To best utilize a professional editor, your manuscript ought to be as perfect as you can get it yourself, first. If you self-edit, you can reduce the cost of editing, as well as allow the editor to see the real heart of your manuscript, when it isn’t obscured by superficial and easily fixable issues. Here are some methods you should try.
1. Use Microsoft Word’s editing options fully
Word has a lot of options to help with your editing. Go to File-> Options-> Proofing-> When correcting spelling and grammar in Word-> Writing Style: Settings-> Style: Sentence length (more than sixty words). Next, run the Spelling & Grammar check and it will give you a blue squiggle underline for every super-long sentence. In the Require section, mark always for the comma before the last item (book publishing uses the serial comma), for punctuation inside quotation marks, and for one space after a period (not two, that style changed about thirty years ago). You can also have Word check for passive verbs, fragments, and clichés. It won’t catch everything by a longshot, but it’s a good starting point.
2. Get rid of time-framing words
If you place one thing after the other in the story, you don’t need to preface it with “then.” Excise these time-framing words such as “all at once,” “began,” “eventually,” “immediately,” “just,” “often,” “proceeded,” “started,” or “suddenly” whenever possible. They are unnecessary, make your writing wordy, and can make your writing feel timid and insecure, like you don’t trust the readers to get from A to B to C.
3. Scrutinize your words
Eyeball every adverb and delete most. Look over nonspecific adjectives like “really,” “super,” and “totally.” Specify or delete any nonspecific words or phrasing like “sort of,” “kind of,” “things,” “something,” and “stuff.” This is when editing online can be helpful as most of these can be addressed using “Find.” Delete every “Being that.” Don’t use complicated words when simple ones will do. Make your verbs active, not passive.
4. Familiarize yourself with the Chicago Manual of Style
This is the style guide used throughout book publishing. It might be significantly different than what you think are appropriate style choices such as the above mentioned serial comma.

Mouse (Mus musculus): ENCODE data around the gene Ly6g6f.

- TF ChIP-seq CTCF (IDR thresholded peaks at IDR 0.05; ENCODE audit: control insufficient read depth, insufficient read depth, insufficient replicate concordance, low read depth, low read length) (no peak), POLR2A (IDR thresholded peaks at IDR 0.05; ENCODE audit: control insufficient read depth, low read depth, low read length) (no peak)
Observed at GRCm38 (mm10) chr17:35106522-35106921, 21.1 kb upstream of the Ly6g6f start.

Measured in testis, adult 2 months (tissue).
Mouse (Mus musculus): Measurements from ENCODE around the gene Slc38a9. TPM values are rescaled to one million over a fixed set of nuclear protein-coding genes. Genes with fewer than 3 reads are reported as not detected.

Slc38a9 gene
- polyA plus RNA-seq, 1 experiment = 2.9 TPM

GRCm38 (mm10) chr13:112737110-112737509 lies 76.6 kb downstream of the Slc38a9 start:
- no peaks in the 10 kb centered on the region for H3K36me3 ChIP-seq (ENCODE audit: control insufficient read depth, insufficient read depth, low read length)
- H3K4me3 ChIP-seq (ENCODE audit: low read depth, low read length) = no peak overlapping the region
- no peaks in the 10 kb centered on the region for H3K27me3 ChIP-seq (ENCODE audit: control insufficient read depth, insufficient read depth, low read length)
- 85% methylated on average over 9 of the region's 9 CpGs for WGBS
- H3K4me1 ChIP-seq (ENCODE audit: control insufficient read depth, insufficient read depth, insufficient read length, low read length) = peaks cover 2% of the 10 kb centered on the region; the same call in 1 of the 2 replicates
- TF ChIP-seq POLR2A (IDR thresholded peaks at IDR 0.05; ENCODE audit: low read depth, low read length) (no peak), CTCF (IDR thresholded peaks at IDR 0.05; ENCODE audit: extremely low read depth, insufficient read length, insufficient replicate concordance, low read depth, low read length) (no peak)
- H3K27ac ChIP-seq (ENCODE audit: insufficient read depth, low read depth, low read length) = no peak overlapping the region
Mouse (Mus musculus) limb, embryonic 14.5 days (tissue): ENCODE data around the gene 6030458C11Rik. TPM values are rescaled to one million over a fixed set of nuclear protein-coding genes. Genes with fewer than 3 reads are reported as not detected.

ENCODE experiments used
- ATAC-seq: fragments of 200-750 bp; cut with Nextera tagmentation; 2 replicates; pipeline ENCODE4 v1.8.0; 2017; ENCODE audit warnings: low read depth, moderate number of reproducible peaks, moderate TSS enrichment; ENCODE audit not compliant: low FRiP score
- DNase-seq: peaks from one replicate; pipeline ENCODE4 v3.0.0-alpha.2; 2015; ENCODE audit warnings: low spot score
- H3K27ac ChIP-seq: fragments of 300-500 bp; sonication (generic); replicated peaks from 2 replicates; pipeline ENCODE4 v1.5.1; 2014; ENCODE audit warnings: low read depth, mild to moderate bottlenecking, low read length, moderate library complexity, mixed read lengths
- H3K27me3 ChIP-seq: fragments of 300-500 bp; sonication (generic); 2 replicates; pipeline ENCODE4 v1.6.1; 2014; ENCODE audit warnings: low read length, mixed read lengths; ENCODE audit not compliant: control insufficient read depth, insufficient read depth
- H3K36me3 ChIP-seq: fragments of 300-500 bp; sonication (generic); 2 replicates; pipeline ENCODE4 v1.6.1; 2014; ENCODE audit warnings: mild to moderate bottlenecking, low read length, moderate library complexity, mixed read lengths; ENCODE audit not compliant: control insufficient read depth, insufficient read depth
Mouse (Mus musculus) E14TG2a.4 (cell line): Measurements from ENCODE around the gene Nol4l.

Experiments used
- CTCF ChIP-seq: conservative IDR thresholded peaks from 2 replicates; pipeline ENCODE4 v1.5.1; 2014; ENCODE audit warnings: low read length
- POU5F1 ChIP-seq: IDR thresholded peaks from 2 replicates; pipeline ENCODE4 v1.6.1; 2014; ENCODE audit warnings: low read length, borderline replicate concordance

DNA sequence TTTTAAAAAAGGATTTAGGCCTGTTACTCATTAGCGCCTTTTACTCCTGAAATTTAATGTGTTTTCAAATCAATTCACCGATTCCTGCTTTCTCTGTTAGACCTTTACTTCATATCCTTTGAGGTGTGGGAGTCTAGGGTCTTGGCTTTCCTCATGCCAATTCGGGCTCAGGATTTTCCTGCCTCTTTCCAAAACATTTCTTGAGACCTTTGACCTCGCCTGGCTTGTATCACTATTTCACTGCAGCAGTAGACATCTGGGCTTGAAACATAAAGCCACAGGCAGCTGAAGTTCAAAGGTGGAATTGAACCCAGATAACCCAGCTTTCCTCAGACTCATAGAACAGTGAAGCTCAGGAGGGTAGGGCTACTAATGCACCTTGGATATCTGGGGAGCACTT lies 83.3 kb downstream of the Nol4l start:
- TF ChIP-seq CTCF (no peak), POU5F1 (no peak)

5. Change your font
And do it more than once. Change the font, change the size, change the color. This helps you to be able to see the manuscript in a new context. (But when you are done with editing, change it back to a common serif font su ch as Times New Roman or Garamond and stick to it.)
6. Print the manuscript
While online editing has its advantages, you see things in print that you don’t see on the screen.
7. Read your manuscript out loud
Yes, this will be time-consuming and awkward. However, this exercise will smooth over difficult phrasing, make dialogue sound more realistic, and highlight errors that the brain fixes for you. Try to read it in a flat voice so you can hear where certain phrasing might be misunderstood without tone. You can also have your computer read it to you which would achieve the same effect.
8. Beginnings and endings
Do read over your beginnings and endings carefully but not just the beginning and end of the book—look at the beginning and end of each chapter. Each chapter should end on a cliffhanger as best you can. Try to keep readers reading. Don’t wrap things up too tightly. And be careful your chapters aren’t too long. Short chapters keep the action moving along.
9. Ask a friend
Ask your most critical, most honest friend for feedback. Assure them of no recriminations. Ask them specific questions, such as, Where did you lose interest? Were you confused at any point? Who was your least favorite character? Did you know why the main character did X? If you had to cut a scene or a character, what would you cut?
10. Put it in a drawer
Forget about the book for a while, as best you can. Put it aside for a month or so. Work on other things. Use the time to plow through other responsibilities and your to do list so that when you come back to tackle your manuscript with fresh eyes, you aren’t distracted by other responsibilities.
Write first, edit second. Don’t confuse the creative process with the editing process. And don’t use editing as a way to procrastinate finishing writing. On the other hand, don’t over-edit. Self-editing is a great head start, but even the world’s best writers need a second set of eyes. Learn to know when it’s time to let go.
At that time, we can help.